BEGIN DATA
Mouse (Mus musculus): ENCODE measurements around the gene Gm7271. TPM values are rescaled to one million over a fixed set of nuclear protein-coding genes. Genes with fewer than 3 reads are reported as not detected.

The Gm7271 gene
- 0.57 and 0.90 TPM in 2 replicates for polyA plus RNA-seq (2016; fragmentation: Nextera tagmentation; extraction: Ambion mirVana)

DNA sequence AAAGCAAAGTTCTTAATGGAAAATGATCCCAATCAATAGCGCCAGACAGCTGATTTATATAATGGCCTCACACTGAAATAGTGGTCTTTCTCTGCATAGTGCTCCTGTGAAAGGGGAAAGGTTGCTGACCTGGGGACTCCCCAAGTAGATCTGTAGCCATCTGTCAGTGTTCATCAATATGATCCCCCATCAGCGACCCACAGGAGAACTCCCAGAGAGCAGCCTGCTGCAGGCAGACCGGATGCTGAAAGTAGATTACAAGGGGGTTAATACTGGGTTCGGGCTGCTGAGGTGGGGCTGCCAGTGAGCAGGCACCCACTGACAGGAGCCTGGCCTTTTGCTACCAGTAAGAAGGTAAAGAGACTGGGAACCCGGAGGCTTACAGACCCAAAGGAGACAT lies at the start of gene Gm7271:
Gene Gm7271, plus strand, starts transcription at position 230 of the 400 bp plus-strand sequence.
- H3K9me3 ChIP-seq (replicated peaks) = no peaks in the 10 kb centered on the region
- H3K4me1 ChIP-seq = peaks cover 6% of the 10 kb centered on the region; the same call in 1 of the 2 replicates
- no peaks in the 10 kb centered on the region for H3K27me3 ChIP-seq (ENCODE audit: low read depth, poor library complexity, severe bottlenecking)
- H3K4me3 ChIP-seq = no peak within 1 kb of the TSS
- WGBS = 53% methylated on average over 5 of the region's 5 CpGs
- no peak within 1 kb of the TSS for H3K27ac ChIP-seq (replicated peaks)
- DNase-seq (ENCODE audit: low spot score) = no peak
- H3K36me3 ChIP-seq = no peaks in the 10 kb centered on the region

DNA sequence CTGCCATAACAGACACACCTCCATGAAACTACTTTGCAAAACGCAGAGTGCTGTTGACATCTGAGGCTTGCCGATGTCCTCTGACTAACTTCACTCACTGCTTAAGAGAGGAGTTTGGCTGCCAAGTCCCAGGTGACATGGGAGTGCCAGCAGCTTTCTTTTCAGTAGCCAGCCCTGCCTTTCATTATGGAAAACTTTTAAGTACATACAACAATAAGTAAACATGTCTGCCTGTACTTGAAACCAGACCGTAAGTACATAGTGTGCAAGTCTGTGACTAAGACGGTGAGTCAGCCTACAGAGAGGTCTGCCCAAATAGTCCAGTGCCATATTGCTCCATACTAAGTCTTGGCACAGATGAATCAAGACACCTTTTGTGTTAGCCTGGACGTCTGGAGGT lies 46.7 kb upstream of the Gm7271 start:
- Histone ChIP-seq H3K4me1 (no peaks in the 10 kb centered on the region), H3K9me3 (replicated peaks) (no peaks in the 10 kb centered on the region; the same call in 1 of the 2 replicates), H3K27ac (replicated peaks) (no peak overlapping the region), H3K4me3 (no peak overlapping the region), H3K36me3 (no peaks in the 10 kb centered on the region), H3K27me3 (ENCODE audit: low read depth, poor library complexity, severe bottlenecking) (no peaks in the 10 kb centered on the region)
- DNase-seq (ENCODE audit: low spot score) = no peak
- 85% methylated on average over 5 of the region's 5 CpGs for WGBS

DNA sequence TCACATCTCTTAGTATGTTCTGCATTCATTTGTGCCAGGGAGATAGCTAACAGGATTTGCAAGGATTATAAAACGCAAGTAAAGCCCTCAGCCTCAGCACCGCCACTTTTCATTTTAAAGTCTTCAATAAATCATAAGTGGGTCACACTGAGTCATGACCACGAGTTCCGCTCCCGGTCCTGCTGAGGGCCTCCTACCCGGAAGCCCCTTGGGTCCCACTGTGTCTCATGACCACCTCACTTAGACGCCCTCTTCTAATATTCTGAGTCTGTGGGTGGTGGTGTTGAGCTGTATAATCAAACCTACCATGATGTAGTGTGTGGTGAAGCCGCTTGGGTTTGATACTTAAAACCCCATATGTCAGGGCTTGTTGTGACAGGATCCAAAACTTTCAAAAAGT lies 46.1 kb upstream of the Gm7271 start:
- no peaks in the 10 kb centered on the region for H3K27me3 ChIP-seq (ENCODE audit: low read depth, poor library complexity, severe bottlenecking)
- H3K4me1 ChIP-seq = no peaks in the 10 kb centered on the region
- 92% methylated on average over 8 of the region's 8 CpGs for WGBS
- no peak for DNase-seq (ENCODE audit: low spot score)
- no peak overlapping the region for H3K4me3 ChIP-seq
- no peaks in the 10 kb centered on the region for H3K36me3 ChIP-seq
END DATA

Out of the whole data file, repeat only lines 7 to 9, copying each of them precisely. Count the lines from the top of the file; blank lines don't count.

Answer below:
- H3K4me1 ChIP-seq = peaks cover 6% of the 10 kb centered on the region; the same call in 1 of the 2 replicates
- no peaks in the 10 kb centered on the region for H3K27me3 ChIP-seq (ENCODE audit: low read depth, poor library complexity, severe bottlenecking)
- H3K4me3 ChIP-seq = no peak within 1 kb of the TSS